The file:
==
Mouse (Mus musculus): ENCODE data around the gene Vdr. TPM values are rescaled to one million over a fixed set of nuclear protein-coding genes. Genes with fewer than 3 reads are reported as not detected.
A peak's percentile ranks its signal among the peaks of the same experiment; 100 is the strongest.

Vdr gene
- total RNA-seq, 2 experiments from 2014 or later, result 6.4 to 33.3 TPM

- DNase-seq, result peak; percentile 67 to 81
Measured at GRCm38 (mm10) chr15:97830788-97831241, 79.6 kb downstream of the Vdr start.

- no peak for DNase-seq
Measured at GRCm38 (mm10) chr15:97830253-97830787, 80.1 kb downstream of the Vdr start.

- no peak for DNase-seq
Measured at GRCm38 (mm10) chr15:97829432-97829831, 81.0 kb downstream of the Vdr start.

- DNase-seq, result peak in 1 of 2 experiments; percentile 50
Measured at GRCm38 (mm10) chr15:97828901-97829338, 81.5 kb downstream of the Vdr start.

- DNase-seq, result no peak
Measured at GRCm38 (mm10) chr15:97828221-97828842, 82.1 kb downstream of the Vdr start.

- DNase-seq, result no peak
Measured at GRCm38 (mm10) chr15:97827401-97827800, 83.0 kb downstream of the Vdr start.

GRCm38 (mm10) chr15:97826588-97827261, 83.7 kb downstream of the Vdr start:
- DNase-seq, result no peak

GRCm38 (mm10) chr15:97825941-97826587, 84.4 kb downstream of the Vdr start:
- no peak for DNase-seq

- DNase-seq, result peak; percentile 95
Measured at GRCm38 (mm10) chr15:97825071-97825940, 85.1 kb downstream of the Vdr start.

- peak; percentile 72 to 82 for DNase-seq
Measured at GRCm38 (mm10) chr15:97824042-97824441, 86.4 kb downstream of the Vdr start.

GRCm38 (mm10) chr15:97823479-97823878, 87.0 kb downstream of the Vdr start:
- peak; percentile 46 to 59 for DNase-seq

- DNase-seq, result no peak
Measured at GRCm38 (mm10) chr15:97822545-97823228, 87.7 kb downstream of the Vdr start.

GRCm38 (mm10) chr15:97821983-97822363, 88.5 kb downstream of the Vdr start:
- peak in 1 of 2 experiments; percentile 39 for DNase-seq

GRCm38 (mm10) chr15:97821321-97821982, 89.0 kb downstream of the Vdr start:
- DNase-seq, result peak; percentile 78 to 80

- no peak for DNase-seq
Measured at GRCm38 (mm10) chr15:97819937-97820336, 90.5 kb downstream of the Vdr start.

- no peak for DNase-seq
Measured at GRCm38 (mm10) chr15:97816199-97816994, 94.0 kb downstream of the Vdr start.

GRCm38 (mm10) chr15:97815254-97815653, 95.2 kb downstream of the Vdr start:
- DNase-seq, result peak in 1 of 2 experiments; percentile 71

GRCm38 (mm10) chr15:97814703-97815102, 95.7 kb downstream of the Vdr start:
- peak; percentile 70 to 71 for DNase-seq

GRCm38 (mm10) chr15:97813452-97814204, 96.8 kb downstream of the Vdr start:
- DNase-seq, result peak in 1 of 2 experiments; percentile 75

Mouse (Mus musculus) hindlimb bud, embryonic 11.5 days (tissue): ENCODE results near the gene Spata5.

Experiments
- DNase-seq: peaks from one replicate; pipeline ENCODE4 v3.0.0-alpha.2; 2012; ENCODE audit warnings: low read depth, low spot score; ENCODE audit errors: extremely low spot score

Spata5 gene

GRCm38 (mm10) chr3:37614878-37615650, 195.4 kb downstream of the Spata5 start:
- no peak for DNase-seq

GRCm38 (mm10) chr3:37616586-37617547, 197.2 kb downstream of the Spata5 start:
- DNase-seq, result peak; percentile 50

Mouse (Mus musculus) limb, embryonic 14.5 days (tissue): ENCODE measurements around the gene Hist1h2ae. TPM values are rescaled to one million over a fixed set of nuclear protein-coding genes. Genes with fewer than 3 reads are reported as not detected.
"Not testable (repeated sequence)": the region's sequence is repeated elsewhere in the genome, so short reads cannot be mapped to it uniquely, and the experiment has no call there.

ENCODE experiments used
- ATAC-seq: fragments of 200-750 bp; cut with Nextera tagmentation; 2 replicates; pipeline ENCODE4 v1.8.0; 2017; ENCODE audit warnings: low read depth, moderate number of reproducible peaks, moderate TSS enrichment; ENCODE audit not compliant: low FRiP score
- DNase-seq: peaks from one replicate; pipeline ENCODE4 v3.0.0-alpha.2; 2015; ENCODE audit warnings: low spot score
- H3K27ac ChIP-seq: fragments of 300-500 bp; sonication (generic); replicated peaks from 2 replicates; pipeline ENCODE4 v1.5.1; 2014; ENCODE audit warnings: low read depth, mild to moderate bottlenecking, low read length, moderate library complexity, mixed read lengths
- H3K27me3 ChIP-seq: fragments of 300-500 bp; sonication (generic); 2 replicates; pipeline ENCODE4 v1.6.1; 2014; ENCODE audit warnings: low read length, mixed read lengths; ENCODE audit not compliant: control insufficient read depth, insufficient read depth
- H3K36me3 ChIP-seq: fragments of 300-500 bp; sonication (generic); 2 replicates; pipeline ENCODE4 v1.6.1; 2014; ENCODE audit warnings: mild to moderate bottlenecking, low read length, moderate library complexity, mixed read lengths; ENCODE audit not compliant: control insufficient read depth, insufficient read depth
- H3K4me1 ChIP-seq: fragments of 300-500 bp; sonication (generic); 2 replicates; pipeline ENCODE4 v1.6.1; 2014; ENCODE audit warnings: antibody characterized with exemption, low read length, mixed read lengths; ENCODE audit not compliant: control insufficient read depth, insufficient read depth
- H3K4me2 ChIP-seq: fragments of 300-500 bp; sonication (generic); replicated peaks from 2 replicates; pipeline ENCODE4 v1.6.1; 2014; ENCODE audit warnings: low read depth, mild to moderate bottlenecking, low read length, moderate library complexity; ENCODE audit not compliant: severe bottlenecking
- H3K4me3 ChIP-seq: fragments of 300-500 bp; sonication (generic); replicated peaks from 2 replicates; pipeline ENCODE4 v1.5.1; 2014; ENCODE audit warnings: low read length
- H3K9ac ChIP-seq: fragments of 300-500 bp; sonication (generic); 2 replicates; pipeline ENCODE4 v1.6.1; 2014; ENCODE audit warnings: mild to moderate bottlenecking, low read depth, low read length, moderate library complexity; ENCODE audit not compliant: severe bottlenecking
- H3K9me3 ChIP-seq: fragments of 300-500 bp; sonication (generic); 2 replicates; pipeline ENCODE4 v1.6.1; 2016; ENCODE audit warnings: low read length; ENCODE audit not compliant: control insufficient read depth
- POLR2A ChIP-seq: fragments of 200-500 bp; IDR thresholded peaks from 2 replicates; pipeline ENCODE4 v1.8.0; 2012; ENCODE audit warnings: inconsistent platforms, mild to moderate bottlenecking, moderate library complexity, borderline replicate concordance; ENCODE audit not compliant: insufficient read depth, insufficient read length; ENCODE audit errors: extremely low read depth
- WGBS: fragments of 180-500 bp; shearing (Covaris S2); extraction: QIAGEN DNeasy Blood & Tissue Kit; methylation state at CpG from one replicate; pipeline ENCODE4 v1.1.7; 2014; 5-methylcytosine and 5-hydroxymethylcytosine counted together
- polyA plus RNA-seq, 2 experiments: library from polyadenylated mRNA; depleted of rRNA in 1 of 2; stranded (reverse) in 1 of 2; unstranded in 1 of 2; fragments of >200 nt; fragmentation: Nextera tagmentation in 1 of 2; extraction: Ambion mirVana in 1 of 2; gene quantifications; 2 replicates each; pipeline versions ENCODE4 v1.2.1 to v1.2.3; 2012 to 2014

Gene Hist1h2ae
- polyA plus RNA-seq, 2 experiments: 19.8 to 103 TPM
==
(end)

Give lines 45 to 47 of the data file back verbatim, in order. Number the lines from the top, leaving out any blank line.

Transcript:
- DNase-seq: peaks from one replicate; pipeline ENCODE4 v3.0.0-alpha.2; 2012; ENCODE audit warnings: low read depth, low spot score; ENCODE audit errors: extremely low spot score

Spata5 gene

GRCm38 (mm10) chr3:37614878-37615650, 195.4 kb downstream of the Spata5 start: